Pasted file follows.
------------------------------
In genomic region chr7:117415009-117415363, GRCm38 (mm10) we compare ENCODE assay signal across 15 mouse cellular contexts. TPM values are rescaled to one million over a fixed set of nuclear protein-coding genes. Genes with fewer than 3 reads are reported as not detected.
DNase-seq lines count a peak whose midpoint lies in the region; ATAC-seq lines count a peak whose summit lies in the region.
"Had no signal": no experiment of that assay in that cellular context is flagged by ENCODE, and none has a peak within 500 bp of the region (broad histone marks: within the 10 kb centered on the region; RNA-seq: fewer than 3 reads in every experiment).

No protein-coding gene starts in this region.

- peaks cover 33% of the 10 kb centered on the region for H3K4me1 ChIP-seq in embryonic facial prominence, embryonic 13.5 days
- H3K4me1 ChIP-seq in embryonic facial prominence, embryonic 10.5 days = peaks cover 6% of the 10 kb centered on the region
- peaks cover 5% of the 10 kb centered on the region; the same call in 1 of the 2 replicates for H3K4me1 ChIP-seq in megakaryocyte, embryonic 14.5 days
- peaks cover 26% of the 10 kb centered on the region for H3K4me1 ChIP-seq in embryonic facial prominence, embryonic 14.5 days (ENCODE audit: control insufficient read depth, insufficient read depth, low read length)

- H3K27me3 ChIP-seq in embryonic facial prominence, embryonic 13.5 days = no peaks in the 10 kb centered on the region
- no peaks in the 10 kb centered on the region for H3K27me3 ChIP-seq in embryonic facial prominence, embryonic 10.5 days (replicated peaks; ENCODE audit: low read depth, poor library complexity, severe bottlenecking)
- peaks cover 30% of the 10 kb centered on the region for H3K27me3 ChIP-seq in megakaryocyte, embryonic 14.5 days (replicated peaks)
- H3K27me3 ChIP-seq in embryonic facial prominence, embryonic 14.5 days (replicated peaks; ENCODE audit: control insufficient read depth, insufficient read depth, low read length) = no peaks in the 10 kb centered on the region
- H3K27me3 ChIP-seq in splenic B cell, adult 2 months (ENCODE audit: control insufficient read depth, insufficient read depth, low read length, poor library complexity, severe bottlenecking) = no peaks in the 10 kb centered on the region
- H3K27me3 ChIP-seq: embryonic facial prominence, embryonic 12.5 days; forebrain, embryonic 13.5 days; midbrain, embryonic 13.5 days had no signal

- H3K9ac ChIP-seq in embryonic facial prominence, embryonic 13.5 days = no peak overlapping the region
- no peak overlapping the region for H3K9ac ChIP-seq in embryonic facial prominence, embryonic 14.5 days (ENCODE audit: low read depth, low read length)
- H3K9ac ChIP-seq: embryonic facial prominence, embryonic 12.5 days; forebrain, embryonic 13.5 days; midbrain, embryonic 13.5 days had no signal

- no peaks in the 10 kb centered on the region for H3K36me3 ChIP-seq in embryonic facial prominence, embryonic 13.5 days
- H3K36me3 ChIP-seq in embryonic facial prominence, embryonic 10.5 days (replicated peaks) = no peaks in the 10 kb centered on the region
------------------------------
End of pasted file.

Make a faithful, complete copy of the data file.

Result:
In genomic region chr7:117415009-117415363, GRCm38 (mm10) we compare ENCODE assay signal across 15 mouse cellular contexts. TPM values are rescaled to one million over a fixed set of nuclear protein-coding genes. Genes with fewer than 3 reads are reported as not detected.
DNase-seq lines count a peak whose midpoint lies in the region; ATAC-seq lines count a peak whose summit lies in the region.
"Had no signal": no experiment of that assay in that cellular context is flagged by ENCODE, and none has a peak within 500 bp of the region (broad histone marks: within the 10 kb centered on the region; RNA-seq: fewer than 3 reads in every experiment).

No protein-coding gene starts in this region.

- peaks cover 33% of the 10 kb centered on the region for H3K4me1 ChIP-seq in embryonic facial prominence, embryonic 13.5 days
- H3K4me1 ChIP-seq in embryonic facial prominence, embryonic 10.5 days = peaks cover 6% of the 10 kb centered on the region
- peaks cover 5% of the 10 kb centered on the region; the same call in 1 of the 2 replicates for H3K4me1 ChIP-seq in megakaryocyte, embryonic 14.5 days
- peaks cover 26% of the 10 kb centered on the region for H3K4me1 ChIP-seq in embryonic facial prominence, embryonic 14.5 days (ENCODE audit: control insufficient read depth, insufficient read depth, low read length)

- H3K27me3 ChIP-seq in embryonic facial prominence, embryonic 13.5 days = no peaks in the 10 kb centered on the region
- no peaks in the 10 kb centered on the region for H3K27me3 ChIP-seq in embryonic facial prominence, embryonic 10.5 days (replicated peaks; ENCODE audit: low read depth, poor library complexity, severe bottlenecking)
- peaks cover 30% of the 10 kb centered on the region for H3K27me3 ChIP-seq in megakaryocyte, embryonic 14.5 days (replicated peaks)
- H3K27me3 ChIP-seq in embryonic facial prominence, embryonic 14.5 days (replicated peaks; ENCODE audit: control insufficient read depth, insufficient read depth, low read length) = no peaks in the 10 kb centered on the region
- H3K27me3 ChIP-seq in splenic B cell, adult 2 months (ENCODE audit: control insufficient read depth, insufficient read depth, low read length, poor library complexity, severe bottlenecking) = no peaks in the 10 kb centered on the region
- H3K27me3 ChIP-seq: embryonic facial prominence, embryonic 12.5 days; forebrain, embryonic 13.5 days; midbrain, embryonic 13.5 days had no signal

- H3K9ac ChIP-seq in embryonic facial prominence, embryonic 13.5 days = no peak overlapping the region
- no peak overlapping the region for H3K9ac ChIP-seq in embryonic facial prominence, embryonic 14.5 days (ENCODE audit: low read depth, low read length)
- H3K9ac ChIP-seq: embryonic facial prominence, embryonic 12.5 days; forebrain, embryonic 13.5 days; midbrain, embryonic 13.5 days had no signal

- no peaks in the 10 kb centered on the region for H3K36me3 ChIP-seq in embryonic facial prominence, embryonic 13.5 days
- H3K36me3 ChIP-seq in embryonic facial prominence, embryonic 10.5 days (replicated peaks) = no peaks in the 10 kb centered on the region